Flickr Widget

Friday, October 31, 2014

Milo Baughman

I started this blog September 6, 2010. Some of you have been readers since the beginning. Others have come on board later. From now through the end of the month, I'm going to be on a short blogging break. Not only am I in the middle of a big volunteer project, I'm also trying to help get the new store open, so I've decided share some of my favorite posts from the past four years. I'll throw in a few new photos for you longtime supporters who read the posts when they were first published.


(First posted 11/16/2010)

After studying architecture and product design at the Art Center School of Los Angeles and the California School of the Arts, Milo Baughman (1923-2003) took a job with the Frank Brothers department store as a salesman and a window dresser. On the side, he became involved with the influential publication Furniture Forum.

Glenn of California hired Baughman to design a new collection. Working mainly with walnut, Formica and wrought iron, Baughman created simple, understated pieces; many were conceived as space dividers, functioning admirably in the open plan interiors characteristic of the California Modern style.

In addition to Glenn of California, Baughman designed for a number of furniture companies starting in the mid-1940s until his death, including Mode Furniture, The Inco Company, Pacific Iron, Murray Furniture of Winchendon, Arch Gordon, Design Institute America, George Kovacs, Directional, Henredon and Drexel, among others. He is most famous, however, for his longtime association with Thayer Coggin of High Point, North Carolina.

After briefly running his own workshop, Baughman began a long association in 1953 with Thayer Coggin, a North Carolina furniture company that lasted until his death in 2003. His stylish furniture proved very popular with middle class consumers, and he quickly became a household name. Among his noteworthy designs for the company are the 820-400 chaise (1954) and the leather and chrome 951-103 arm chair (1962).

In 1969 he was invited by Brigham Young University to establish a Department of Environmental Design, where he continued as chairman and adjunct professor for several years, while continuing his design business. He moved to Virginia for twelve  years and later returned to BYU as a senior lecturer. He also lectured over the years at the Rhode Island School of Design, the Univertity of Wisconsin-Madison and the University of Tennessee.

Baughman’s work was included in the Whitney Museums 1985 exhibit High Styles: Twentieth Century American Design. In recognition of his monumental impact on American taste, Baughman was inducted into the Furniture Designers Hall of Fame in 1987.

From lostcityarts.com, deseretnews.com and artnet.com


Desk for Glenn of California, 1949
1stdibs.com

Scoop chairs for Glenn of California, 1952
mid2mod.com

Credenza for Glenn of California, 1950s
1stdibs.com

Scoop chair for Glenn of California, 1952
redmodernfurniture.com

Drexel Perspective sideboard, 1952
1stdibs.com

Lounge chair and ottoman for Thayer Coggin, 1950s
1stdibs.com

951-103 arm chair for Thayer Coggin, 1962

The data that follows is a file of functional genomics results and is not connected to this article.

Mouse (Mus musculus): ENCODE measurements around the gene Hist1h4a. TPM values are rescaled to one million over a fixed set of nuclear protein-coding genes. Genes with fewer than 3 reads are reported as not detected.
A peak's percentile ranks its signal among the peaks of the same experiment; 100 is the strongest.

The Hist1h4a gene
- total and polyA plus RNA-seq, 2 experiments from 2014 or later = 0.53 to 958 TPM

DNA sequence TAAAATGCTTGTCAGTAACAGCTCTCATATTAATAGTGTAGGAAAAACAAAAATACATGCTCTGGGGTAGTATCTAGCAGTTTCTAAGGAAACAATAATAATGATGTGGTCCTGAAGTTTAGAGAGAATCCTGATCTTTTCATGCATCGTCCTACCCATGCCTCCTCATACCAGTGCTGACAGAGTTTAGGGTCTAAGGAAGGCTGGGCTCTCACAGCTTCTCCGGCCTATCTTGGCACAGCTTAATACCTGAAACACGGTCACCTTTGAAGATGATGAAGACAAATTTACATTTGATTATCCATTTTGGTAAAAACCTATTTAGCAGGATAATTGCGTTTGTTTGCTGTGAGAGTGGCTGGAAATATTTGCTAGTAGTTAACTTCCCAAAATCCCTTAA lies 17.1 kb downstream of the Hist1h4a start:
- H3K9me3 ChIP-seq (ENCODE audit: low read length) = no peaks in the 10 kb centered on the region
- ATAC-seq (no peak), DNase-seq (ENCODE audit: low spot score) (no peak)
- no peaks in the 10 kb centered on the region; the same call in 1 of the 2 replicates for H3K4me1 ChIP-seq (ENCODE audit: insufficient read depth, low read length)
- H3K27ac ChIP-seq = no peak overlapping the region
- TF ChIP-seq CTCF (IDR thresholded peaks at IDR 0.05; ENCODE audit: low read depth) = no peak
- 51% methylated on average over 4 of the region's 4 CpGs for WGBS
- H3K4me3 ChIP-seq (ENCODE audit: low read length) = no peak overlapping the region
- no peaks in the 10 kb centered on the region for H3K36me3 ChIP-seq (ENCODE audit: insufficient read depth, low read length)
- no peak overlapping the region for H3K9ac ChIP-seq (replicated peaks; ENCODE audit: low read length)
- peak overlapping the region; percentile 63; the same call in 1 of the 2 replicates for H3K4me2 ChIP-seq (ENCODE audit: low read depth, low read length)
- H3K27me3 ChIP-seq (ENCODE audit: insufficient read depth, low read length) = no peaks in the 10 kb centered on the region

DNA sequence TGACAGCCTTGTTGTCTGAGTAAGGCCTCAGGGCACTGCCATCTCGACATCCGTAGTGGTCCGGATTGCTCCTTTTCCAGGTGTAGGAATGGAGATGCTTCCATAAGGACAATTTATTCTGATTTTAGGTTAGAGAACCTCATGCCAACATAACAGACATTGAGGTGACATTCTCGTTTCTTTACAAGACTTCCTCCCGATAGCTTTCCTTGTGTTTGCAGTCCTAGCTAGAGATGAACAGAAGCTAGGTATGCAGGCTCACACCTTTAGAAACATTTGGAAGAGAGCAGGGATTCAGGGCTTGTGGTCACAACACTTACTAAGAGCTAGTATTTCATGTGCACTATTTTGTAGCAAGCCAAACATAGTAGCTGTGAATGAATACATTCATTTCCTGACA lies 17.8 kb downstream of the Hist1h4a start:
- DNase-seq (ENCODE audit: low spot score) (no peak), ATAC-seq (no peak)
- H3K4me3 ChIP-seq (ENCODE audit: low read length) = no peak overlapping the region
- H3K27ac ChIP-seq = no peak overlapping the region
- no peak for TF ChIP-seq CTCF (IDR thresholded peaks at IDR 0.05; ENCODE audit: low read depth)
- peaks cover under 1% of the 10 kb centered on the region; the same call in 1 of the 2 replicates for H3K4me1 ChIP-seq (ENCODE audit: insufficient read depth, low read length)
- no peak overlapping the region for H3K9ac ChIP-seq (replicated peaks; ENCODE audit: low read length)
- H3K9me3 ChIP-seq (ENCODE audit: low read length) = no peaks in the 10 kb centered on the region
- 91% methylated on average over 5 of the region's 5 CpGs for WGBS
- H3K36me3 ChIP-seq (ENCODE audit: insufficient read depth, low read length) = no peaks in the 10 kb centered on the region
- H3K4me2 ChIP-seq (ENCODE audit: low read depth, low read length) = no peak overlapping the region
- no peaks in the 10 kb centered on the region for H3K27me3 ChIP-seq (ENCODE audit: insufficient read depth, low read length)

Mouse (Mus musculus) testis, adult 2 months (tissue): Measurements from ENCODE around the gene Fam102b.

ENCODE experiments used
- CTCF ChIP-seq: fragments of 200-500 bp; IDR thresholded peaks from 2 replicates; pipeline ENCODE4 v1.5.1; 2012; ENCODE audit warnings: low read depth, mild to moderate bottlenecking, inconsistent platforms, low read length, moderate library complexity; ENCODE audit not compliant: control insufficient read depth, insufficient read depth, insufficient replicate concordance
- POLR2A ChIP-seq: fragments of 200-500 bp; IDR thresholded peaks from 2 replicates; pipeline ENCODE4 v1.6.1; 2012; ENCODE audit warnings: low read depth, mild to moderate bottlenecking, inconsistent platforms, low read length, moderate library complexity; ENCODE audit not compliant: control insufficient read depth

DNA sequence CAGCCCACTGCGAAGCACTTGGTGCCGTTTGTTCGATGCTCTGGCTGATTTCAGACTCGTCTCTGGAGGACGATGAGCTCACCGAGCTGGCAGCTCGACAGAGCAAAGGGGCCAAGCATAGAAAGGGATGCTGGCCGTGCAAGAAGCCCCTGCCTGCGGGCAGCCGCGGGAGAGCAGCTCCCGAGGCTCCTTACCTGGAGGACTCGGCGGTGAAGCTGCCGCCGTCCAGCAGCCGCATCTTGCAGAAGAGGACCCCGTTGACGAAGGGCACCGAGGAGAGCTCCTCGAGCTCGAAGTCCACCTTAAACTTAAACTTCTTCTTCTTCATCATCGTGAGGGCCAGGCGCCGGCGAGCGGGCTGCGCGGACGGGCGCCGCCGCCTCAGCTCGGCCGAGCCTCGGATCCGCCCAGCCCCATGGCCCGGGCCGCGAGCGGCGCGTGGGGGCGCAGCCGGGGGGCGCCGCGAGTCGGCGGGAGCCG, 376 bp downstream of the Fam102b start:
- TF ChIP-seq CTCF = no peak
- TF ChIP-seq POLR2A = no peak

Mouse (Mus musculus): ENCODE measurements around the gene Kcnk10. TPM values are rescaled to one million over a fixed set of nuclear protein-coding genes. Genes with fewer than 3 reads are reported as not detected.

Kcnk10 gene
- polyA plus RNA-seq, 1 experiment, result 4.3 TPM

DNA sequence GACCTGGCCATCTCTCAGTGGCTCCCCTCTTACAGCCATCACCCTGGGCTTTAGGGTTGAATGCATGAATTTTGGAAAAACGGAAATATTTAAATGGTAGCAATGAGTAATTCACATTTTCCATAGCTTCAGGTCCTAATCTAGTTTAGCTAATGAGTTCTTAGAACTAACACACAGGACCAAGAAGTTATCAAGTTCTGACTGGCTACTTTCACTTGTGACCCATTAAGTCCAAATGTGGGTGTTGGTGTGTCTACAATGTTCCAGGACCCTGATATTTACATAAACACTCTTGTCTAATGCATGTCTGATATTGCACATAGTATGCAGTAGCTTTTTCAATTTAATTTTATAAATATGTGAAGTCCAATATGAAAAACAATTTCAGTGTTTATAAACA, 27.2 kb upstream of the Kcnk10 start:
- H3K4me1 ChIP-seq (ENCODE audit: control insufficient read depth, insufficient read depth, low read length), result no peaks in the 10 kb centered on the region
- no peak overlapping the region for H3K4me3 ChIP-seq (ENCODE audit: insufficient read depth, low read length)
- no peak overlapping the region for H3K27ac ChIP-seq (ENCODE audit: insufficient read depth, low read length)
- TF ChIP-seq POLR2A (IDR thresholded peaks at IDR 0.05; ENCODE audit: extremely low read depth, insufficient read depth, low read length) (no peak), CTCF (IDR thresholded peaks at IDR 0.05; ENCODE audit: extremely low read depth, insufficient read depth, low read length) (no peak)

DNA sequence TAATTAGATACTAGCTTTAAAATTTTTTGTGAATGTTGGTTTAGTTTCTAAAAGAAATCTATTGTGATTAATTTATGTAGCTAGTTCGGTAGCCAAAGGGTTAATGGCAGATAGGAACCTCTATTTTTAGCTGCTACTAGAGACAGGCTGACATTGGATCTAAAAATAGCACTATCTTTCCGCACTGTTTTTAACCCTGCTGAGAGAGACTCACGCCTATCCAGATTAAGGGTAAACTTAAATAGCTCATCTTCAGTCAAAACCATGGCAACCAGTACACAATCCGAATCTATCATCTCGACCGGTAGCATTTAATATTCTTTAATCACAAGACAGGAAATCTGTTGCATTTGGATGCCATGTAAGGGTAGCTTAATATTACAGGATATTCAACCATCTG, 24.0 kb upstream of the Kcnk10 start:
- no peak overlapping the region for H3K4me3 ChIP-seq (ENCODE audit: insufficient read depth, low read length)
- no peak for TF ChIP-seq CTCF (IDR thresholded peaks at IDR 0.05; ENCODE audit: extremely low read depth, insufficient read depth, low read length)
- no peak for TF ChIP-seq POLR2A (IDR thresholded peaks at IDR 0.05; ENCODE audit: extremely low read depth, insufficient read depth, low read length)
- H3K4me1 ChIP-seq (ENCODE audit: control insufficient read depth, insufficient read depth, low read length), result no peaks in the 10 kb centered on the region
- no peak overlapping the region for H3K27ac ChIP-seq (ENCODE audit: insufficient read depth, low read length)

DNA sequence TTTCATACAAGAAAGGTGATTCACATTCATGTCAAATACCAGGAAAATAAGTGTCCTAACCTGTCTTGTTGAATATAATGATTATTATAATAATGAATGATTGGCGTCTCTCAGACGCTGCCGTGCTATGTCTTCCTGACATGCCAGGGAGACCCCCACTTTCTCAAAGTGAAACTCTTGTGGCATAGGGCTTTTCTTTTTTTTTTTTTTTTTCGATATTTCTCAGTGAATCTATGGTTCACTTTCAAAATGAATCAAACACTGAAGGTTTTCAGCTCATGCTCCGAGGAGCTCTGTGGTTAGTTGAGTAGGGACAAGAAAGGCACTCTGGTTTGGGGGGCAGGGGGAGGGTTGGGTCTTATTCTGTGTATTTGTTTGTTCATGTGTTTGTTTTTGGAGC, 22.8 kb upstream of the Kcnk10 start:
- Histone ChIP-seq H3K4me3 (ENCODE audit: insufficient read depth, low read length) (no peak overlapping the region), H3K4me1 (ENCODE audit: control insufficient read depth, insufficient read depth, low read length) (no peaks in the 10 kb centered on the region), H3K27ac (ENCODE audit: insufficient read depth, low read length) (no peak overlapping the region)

eddenton.com

Sculpted chaise for Thayer Coggin, 1970
1stdibs.com

Recliner for Thayer Coggin, 1960s
mid2mod.com

Sectional and tables for Thayer Coggin, 1960s
antiquesmoderne.com

Lazy susan coffee table for Thayer Coggin, 1960s
Groovy Treasures (Antique Gallerry), Lewisville, TX


Update (10/31/14): After hearing countless debates about the pronunciation of Baughman's name, I contacted Brigham Young University and Thayer Coggin some time ago for a definitive answer. The debate is over. The correct pronunciation is MY-low BOFF-man.


Thursday, October 30, 2014

Jens Risom

I started this blog September 6, 2010. Some of you have been readers since the beginning. Others have come on board later. From now through the end of the month, I'm going to be on a short blogging break. Not only am I in the middle of a big volunteer project, I'm also trying to help get the new store open, so I've decided share some of my favorite posts from the past four years. I'll throw in a few new photos for you longtime supporters who read the posts when they were first published.


(First posted 10/31/2010)

Jens Risom (1916- ) studied interior and furniture design at the Arts and Crafts Academy of Copenhagen, graduating in 1937. In 1939, he immigrated to the United States where he established himself as a proponent of the Scandinavian Modern style, which, at the time, had not yet achieved popularity.

That changed in 1940, when his design for a model house in New York's Rockefeller Center attracted widespread attention, generating both publicity and commissions, among them the distinction of being the first person invited to design furniture for Hans Knoll.

One of Risom's most recognizable designs is the birchwood chair (1941), which was made of molded birch and army surplus webbing. It is still in production today in a variety of colors. He is also known for his sculptural tables, chairs and sofas which had a lip that edged over an open base, giving the piece the illusion of floating.

After the Second World War, Risom founded his own furniture business, Jens Risom Design. He served as chief designer until 1973, when he sold his company to Dictaphone. He then moved to New Canaan, Connecticut, where he founded a consultancy studio called Design Control. It is still active.

From lostcityarts.com



Lounge chair
bonluxat.com

Bench
archiexpo.com

Credenza
1stdibs.com

Armchairs
1stdibs.com

Magazine table
1stdibs.com

Slipper chair
1stdibs.com

3-seater sofa
1stdibs.com

Chair and ottoman
1stdibs.com

Side table
1stdibs.com

Love seat
1stdibs.com

Risom's Rhode Island residence
dwell.com

Interior of Risom residence
dwell.com

knoll.com